In Thomas Friedman’s The World is Flat, the assertion made by the author is that the world is flattening as access to data and information are available to more people in the world than ever before. In order to keep up with the demands of a global society and economy, Friedman contends that every individual must be driven, curious, and innovative. Friedman stresses that our attitudes as global citizens must change and that we must be ready to adapt to the changing world around us. So, if all must take a more active role in an open and networked world, what does that mean for the role of the leader? I believe the answer is significant to all those who want to truly lead and succeed in this changing world.
Significant in what I have read on the topic is the fading belief that a leader is the sole keeper and distributor of knowledge and expertise. Michele Martin wrote of leadership and leaders in the 21st as a facilitator of ideas and action. Martin wrote that the new leader must engage colleagues and employees to participate in generating ideas and question assumptions. Leaders themselves must be willing to acknowledge that ideas and solutions to problems can come from any member of the organization or society, and that it would be to our collective detriment to ignore such contributions. They must invite and actively seek out participation, as Wenger said, in order to move past the idea of leader and follower, building collective contributions.
These opinions and beliefs are similar to those of Nancy Dixon in her description of knowledge management of today. We must move past the days of the leader as the keeper of explicit knowledge and embrace the contributions of the whole or the collective. Dixon believed that relying on the experiential knowledge, knowledge which is constantly evolving and dynamic, is more influential than relying on the knowledge of few. She stated that we as leaders must integrate ideas from diverse perspectives in order to include out-of-the-box thinking and maximize the talent in our organizations. We must be willing to allow for the challenging of ideas and not allow the perspectives of those in positions of power to be considered absolute.
In general, I agree with the perspectives shared above. So, how can we meet the goals of the above authors? First, I think it is important to acknowledge that explicit knowledge is no longer sufficient in today’s connected and open world. Prashant Ranade wrote of the need for leaders to develop or improve their digital quotient. An important component of that, as Ranade described, is the ability to manage the unknowable, recognizing that there are limits to all individual expertise and that as leaders we must rely on others in order to build a network of experts. In order to do that, we can look to the principles of wirearchy. Wirearchy requires the leader to only listen and be accountable, but also to understand how and why people are connecting and sharing information. It is not enough to just gather more information, we must understand its context and synthesize it for use in solving problems and generating new ideas.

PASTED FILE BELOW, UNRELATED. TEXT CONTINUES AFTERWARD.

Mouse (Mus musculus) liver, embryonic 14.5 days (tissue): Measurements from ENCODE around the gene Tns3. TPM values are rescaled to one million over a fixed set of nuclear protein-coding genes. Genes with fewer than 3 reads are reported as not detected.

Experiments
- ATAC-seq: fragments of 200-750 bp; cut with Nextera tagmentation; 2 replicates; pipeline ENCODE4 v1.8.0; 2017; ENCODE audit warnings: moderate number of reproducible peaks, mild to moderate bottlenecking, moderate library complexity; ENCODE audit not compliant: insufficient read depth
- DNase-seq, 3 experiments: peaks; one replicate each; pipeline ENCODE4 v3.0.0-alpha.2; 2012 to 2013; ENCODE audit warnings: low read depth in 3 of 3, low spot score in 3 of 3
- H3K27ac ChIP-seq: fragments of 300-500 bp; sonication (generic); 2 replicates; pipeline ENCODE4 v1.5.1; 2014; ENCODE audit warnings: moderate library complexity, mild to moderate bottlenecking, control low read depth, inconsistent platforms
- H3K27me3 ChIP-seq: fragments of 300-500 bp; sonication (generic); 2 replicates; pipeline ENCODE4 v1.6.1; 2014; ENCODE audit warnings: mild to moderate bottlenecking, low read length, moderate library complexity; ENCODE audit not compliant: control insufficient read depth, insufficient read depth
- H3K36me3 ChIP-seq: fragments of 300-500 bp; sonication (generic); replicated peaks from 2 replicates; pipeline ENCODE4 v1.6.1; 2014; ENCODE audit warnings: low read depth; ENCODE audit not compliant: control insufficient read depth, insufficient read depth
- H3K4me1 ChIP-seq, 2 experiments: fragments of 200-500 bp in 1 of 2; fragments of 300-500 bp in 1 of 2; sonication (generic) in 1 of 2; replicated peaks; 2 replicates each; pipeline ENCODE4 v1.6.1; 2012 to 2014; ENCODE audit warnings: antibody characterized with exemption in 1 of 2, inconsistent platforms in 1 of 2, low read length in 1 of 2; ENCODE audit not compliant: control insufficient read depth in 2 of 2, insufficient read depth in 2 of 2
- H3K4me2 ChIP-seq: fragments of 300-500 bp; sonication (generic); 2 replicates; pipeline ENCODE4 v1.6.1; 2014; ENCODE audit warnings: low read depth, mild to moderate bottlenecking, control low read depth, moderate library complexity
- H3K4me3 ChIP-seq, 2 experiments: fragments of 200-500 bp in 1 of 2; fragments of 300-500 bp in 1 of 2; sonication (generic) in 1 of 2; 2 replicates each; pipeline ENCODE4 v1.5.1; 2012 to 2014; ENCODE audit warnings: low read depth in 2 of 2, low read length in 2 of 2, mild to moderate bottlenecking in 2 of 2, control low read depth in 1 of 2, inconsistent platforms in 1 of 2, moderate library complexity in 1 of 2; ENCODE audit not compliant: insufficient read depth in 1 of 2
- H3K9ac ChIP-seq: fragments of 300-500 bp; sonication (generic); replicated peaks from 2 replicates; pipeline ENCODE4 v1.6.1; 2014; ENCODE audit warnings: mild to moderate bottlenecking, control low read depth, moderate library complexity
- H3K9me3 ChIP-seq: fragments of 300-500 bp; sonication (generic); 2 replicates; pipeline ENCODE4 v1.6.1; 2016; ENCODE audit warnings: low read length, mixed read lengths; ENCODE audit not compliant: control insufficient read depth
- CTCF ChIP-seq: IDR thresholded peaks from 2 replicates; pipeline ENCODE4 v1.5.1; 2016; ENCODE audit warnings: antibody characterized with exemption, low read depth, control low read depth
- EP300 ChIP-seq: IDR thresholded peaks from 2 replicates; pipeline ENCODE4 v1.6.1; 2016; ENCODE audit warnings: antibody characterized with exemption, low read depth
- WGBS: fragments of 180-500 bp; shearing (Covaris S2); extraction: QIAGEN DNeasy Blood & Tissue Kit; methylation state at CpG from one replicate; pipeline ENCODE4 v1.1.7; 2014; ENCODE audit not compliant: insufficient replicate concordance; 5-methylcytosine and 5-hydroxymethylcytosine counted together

I think the best way to describe how my own leadership will change based upon what I learned in the ILD 831 course is by sharing an article on leadership in the digital age posted by The Wharton School at the University of Pennsylvania. The article explains that leadership that facilitates collaboration is not sufficient. While collaboration allows for innovation through participation and empowerment, it does not result in rapid scalability. Instead, the leader should approach leadership in the digital age with an eye on being a co-creator. This type of leader allows employees and other stakeholders to pursue their own individual goals while also achieving organizational goals. In doing so, innovation and creation are more rapidly scalable due to the high level of engagement and participation that it inspires. As we must accept that we alone as leaders cannot possibly keep up with all available knowledge and information, it is in our best interests to inspire others to contribute their own knowledge and expertise to achieve collective goals. Allowing them to pursue their personal goals and growth concurrently seems an ideal way to achieve that end.
The Ayes Have It